Retirement: Angela DeRubeis

By Laura Haime
Published: June 2010

In the 33 years that she worked at South, Angela DeRubeis has seen it all. She knows all of the excuses for being late, all types of explanations for lost text books, and every angry parent complaint – there really is no way of getting around her.

When she first started working at South, DeRubeis worked in the cafeteria part time. But in 1987, she was promoted to work full time as the Goodwin secretary, and has been at that job every since.

During her time at Goodwin, DeRubeis has seen four housemasters, and two generations of students.

“I love my job, DeRubeis said, “if I didn’t I wouldn’t have stayed for so long.

DeRubeis remembers that when she first started working at South, Wheeler was only around the corner from the Goodwin house.

“Those were the days when I knew every single faculty member in the school, DeRubeis said. “Now, though, the teachers are even younger than my own children!

In fact, faculty around the school considers her “a mother to [them] all, as guidance counselor Kara Veeley put it.

“Angela is wonderful, caring, responsible, and incredibly organized, Veeley said. “There’s something special about her – everyone loves Angela.

The executive secretary, Betty Lupo, also holds Angela in high regards.

“Angela is one of the most gracious people you’ll ever have the good fortune to meet, Lupo said.

DeRubeis’ colleagues admired her most for her organization.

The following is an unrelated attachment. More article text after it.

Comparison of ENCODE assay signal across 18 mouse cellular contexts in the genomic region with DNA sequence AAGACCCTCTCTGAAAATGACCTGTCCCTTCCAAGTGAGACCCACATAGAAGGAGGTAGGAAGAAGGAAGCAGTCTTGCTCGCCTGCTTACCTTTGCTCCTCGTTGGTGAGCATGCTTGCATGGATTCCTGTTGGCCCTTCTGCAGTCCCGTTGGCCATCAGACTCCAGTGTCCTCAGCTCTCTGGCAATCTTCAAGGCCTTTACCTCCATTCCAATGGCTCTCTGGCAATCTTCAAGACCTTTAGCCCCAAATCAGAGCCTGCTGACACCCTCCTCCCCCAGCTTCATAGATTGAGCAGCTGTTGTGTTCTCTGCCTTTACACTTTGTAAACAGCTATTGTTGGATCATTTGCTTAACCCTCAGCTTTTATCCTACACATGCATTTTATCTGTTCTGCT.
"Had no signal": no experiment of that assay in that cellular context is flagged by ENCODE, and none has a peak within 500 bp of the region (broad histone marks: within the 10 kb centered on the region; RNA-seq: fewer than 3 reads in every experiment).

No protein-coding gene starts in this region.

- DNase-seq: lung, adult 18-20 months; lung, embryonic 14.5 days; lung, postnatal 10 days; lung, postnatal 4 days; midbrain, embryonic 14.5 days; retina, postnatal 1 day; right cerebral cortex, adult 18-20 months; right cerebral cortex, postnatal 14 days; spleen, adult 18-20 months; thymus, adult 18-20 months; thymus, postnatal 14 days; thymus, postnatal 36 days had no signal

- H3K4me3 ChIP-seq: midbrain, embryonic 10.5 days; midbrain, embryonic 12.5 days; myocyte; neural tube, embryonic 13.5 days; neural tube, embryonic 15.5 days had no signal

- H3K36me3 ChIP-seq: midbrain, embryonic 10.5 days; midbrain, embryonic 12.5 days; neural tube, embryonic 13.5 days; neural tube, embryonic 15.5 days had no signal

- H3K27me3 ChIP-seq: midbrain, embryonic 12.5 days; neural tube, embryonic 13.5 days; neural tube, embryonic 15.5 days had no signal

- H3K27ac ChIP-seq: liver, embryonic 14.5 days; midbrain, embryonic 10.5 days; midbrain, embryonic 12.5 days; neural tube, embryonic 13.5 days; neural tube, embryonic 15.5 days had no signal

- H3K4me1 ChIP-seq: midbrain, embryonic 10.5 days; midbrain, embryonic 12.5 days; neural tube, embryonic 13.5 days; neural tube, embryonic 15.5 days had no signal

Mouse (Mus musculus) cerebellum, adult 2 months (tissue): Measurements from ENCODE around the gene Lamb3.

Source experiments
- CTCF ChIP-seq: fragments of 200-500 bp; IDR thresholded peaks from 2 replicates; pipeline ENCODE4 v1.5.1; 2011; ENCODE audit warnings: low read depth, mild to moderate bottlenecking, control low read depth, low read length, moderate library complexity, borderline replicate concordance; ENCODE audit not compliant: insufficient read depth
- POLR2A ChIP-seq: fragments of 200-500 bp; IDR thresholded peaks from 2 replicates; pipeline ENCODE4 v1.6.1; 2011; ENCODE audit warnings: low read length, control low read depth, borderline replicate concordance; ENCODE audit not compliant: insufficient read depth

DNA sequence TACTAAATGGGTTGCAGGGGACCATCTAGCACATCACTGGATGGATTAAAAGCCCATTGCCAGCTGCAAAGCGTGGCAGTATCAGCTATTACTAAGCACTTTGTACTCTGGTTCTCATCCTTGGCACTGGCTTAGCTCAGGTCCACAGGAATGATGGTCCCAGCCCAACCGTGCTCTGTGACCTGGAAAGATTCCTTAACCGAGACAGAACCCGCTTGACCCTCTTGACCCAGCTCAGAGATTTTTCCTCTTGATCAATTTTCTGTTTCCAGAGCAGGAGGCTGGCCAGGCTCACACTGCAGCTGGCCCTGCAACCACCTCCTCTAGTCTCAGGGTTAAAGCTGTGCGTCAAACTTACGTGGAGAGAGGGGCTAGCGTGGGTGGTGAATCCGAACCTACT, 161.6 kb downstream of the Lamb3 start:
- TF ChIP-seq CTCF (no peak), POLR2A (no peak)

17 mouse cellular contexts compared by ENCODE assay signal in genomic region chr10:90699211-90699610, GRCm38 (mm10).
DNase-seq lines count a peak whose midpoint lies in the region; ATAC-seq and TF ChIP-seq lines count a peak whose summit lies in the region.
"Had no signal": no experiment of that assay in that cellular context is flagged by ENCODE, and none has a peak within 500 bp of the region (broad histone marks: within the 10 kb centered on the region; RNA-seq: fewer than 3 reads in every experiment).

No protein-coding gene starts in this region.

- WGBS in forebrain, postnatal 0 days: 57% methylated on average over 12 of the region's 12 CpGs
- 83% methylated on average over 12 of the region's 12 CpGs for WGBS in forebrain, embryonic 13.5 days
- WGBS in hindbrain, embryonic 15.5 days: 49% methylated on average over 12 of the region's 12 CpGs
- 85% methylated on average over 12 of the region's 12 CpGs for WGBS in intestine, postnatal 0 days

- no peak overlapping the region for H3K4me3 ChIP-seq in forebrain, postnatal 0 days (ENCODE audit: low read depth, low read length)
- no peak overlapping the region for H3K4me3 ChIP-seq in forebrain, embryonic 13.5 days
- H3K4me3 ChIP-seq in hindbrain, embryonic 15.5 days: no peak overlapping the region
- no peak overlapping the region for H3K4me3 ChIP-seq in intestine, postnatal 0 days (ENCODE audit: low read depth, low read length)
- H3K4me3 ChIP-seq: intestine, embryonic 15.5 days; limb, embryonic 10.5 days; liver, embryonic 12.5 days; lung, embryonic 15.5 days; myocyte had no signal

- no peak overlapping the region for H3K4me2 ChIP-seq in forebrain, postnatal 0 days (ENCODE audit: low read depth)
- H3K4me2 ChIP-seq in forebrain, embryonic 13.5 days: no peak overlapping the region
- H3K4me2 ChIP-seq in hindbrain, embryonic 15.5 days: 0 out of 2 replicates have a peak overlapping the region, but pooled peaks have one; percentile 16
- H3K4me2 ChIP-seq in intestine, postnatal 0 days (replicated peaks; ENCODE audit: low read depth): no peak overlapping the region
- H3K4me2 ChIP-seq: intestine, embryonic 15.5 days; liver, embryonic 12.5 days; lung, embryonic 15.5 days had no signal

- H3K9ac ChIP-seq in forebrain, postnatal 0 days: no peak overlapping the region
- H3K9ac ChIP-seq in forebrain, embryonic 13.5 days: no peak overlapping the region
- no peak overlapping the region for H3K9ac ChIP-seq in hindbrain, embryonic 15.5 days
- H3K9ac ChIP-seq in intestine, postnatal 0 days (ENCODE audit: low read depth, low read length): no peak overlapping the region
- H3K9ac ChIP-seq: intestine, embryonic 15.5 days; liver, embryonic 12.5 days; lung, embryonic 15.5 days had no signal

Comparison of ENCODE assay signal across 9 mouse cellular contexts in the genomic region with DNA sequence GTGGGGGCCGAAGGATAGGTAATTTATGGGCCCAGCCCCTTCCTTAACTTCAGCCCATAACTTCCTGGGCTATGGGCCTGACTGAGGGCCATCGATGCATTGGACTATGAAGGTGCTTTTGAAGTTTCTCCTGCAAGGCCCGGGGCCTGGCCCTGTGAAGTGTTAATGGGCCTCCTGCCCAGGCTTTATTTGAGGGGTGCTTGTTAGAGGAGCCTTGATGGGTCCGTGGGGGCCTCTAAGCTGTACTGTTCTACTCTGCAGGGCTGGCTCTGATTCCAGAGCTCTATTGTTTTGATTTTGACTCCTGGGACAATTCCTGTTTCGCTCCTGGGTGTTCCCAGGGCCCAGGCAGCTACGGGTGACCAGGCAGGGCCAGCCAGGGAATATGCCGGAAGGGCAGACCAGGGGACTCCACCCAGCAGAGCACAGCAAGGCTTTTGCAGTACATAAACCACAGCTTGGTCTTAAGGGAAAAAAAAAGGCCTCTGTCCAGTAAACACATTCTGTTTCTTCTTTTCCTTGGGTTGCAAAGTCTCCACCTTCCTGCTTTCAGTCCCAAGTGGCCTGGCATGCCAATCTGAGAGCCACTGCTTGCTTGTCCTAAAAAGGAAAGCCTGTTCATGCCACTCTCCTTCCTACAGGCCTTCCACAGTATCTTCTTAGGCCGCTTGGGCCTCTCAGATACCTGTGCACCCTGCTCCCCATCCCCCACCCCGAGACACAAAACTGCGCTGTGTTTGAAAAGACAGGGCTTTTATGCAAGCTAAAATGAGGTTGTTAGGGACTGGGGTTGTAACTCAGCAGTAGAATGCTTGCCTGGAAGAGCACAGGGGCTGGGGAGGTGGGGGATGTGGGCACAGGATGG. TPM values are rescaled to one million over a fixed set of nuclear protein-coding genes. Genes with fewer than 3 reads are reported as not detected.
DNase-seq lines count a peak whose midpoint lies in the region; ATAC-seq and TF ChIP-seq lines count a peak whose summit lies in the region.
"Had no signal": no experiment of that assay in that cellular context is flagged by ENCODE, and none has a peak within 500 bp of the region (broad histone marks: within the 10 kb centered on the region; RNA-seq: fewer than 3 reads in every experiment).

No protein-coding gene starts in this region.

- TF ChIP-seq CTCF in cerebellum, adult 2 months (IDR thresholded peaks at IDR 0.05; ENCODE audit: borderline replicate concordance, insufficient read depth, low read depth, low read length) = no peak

On the busiest day of the year, when seniors are coming in and out of their house offices for last minute adjustments and errands, one can still find Mrs. DeRubeis at her desk with a smile on her face, and everything set in order.

“Angela is calm in the face of a storm, Lupo said. “The best adjective I can think of to describe her is unflappable.

After decades at the school, nothing surprises DeRubeis. Faculty, students, and parents all agree that DeRubeis is rational in all of her actions, and handles the most stressful situations calmly, one step at a time.

“When people are stressed, she can calm them down, Lupo said.

“I work best when I’m organized, DeRubeis said. “I’m even this organized at home!

Although she sees students and teachers the most, DeRubeis also interacts with parents constantly. Liz Mintz, the mother of three Goodwin children, admires DeRubeis for her work.

“When my daughter is sick, she better have a good excuse – not for me, but for Mrs. DeRubeis, Mintz said.

“Whenever I call to excuse my daughter’s absences, Mrs. DeRubeis’ disappointing tone tells me that she cares about the students in the school. She encourages me to keep my daughters dedicated to their studies, and assures me that my daughters are well taken care of at the school.

Students also love and respect their beloved secretary. Senior Tamar Gaffin-Cahn has only good memories of DeRubeis. “Mrs. DeRubeis is a very sweet woman and always did what was needed right away.

When asked what she would miss the most about her job, DeRubeis didn’t hesitate to answer. “I’m going to miss the interaction with everyone, DeRubeis said. “You get to know the students and you end up close to the parents. I enjoyed getting to know these families.

DeRubeis had the opportunity of taking many other jobs, but she denied every last one of them.

“My mother always told me, “You’ve always loved your job. And she was right. If I love coming in to work every morning, why would I give that up?

Fortunately, DeRubeis said that she will try to visit the school in the future and offer an extra hand whenever it is needed.

Goodwin house, nonetheless, will feel a little empty without DeRubeis next year, and she will certainly leaving big shoes to fill.

“My experience here has been absolutely wonderful, and I’ll miss everyone very much, DeRubeis said.

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